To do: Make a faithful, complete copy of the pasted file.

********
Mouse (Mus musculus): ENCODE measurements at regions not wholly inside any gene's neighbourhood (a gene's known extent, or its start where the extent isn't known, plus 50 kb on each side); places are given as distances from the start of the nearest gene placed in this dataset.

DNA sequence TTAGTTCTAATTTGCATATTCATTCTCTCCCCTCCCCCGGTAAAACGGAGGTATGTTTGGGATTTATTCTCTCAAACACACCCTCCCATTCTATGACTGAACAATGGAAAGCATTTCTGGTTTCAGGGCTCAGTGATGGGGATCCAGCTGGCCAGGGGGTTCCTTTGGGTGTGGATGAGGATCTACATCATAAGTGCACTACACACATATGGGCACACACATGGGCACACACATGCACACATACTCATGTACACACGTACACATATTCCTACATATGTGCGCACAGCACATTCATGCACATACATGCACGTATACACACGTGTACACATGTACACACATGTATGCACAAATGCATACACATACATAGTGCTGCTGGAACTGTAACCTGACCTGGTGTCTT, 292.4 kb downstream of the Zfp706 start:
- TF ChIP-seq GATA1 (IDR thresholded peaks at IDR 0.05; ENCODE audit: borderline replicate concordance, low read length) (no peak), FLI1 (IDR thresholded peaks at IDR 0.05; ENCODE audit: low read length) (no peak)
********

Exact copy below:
Mouse (Mus musculus): ENCODE measurements at regions not wholly inside any gene's neighbourhood (a gene's known extent, or its start where the extent isn't known, plus 50 kb on each side); places are given as distances from the start of the nearest gene placed in this dataset.

DNA sequence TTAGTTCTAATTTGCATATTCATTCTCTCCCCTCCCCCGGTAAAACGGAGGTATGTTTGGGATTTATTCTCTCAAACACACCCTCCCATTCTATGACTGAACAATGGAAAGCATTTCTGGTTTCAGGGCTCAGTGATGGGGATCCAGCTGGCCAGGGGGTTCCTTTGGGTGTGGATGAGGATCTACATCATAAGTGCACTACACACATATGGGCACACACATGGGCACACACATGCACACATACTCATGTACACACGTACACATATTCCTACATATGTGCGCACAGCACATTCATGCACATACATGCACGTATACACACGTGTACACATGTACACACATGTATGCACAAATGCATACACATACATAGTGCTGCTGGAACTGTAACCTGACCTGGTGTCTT, 292.4 kb downstream of the Zfp706 start:
- TF ChIP-seq GATA1 (IDR thresholded peaks at IDR 0.05; ENCODE audit: borderline replicate concordance, low read length) (no peak), FLI1 (IDR thresholded peaks at IDR 0.05; ENCODE audit: low read length) (no peak)